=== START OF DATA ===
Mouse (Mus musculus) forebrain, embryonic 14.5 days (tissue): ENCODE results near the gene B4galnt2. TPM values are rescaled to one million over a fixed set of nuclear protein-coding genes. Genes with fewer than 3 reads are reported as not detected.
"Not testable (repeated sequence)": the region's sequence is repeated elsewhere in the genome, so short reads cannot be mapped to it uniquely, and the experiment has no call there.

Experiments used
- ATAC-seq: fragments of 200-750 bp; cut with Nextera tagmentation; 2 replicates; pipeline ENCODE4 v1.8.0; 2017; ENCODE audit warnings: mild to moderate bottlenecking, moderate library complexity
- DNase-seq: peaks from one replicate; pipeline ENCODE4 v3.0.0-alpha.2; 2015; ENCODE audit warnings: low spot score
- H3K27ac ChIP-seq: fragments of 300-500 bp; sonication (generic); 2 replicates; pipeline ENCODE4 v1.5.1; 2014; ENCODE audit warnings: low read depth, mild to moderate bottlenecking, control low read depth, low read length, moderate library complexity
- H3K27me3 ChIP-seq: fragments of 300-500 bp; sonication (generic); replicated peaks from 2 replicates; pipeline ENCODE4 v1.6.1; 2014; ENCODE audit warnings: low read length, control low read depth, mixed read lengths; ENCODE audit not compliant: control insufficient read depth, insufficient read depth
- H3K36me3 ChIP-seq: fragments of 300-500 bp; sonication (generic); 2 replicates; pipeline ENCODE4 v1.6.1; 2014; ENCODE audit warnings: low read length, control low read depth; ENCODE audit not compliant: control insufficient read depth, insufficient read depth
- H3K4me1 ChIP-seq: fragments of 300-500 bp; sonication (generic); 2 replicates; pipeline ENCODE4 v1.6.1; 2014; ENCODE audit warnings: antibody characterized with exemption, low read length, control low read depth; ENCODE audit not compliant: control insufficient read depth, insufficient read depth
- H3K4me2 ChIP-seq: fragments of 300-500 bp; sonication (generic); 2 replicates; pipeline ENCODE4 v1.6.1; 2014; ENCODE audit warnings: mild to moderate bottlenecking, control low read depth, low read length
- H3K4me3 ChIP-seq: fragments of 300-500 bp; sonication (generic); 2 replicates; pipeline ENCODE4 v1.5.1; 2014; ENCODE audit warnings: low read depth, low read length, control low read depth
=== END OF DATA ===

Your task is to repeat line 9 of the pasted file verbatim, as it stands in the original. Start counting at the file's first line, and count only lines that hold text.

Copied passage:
- H3K4me1 ChIP-seq: fragments of 300-500 bp; sonication (generic); 2 replicates; pipeline ENCODE4 v1.6.1; 2014; ENCODE audit warnings: antibody characterized with exemption, low read length, control low read depth; ENCODE audit not compliant: control insufficient read depth, insufficient read depth